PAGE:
This is the second day of the hearing for Robert C. McElroy, who faces felony charges related to the opioid epidemic.
He has pleaded not guilty.
He is accused of helping the company, OxyContin maker Purdue Pharma, get an emergency distribution license from the U.S. Food and Drug Administration (FDA).
McElray is charged with aiding and abetting McElty’s alleged scheme.
“There’s no doubt in my mind that this is a very serious situation,” McElry told the Senate Judiciary Committee on Wednesday.
He was the only witness to testify.
The hearing comes after the Trump administration moved to suspend a portion of the DEA’s oversight of OxyContin production in the United States.
In a memo issued on Wednesday, acting deputy administrator Andrew Bynum warned that the agency’s suspension of the license would be “a direct blow to OxyContin manufacturers in the U, particularly if it continues.”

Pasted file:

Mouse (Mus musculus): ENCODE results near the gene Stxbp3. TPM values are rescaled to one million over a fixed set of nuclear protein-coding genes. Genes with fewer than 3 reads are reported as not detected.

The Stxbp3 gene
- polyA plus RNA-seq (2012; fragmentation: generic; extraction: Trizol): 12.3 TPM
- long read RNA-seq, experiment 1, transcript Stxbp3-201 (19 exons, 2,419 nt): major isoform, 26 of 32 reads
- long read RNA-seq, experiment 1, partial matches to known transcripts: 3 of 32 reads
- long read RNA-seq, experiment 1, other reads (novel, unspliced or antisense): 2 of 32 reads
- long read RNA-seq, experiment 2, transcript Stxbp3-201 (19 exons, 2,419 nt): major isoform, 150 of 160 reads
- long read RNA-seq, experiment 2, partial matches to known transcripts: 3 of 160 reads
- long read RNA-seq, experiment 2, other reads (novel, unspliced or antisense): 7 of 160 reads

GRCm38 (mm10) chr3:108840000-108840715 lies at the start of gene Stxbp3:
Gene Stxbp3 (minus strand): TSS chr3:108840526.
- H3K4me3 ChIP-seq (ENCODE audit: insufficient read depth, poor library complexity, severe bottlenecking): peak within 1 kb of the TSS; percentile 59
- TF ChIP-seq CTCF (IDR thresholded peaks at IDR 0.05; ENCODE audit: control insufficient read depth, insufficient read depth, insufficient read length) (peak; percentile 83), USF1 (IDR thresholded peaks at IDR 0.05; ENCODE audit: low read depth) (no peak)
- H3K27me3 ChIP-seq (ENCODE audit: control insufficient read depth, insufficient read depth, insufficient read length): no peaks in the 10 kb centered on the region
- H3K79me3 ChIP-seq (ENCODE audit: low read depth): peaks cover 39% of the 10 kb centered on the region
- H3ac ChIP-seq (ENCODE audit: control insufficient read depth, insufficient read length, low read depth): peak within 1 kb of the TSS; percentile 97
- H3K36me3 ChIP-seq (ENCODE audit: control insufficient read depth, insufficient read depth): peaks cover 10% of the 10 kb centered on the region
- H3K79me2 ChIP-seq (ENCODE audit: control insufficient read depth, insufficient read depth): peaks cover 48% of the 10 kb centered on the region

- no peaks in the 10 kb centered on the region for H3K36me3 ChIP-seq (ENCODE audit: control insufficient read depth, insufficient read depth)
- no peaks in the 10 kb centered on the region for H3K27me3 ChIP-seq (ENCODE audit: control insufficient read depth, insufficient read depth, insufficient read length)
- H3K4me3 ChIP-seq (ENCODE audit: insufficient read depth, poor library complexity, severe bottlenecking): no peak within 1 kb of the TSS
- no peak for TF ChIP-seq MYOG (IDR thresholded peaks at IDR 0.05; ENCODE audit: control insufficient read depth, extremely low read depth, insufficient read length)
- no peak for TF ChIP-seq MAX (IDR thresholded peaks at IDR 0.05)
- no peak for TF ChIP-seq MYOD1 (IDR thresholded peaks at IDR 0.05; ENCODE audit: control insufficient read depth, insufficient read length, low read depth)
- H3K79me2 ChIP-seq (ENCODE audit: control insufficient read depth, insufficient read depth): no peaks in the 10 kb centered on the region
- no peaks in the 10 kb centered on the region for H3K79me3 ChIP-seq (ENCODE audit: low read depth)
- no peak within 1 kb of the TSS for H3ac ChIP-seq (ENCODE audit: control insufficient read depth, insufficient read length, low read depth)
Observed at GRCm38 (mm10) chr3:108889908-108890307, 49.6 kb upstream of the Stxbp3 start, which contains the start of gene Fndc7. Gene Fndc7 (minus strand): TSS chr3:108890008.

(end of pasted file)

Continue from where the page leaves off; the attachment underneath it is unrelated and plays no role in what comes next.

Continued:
In a statement to NPR, the Justice Department said that the administration was reviewing the DOJ’s decision and that it is “reviewing its next steps.”
McElvy told the House panel that the DEA was “stupid” for doing this.
“They are stupid to say that the entire industry is going to collapse,” he said.
“This is a massive industry, and if we do not have this license, then the industry will implode.
The reason I say this is because we know that OxyContin is not just for the sick, it is for the dying.”
A spokesperson for McElvie did not immediately respond to a request for comment.
“The FDA should have been aware of this fraud in the first place,” said McElvey, who was also the deputy commissioner for OxyContin at Purdue Pharma.
He said that if the company had been more diligent, it would have found out about the fraud.
“If the FDA had done the right thing, this would never have happened,” Mcelvie said.
The opioid crisis has left millions of Americans in pain.
According to the Centers for Disease Control and Prevention, more than 17 million Americans have been prescribed OxyContin in 2017 alone.
The number of prescriptions has nearly tripled in the past decade.
“I think the opioid issue is just a huge concern,” said Rep. John Lewis (D-Ga.).
“It’s not just in America, it’s across the globe.
We need to do something about it.”
The hearing is expected to last at least an hour.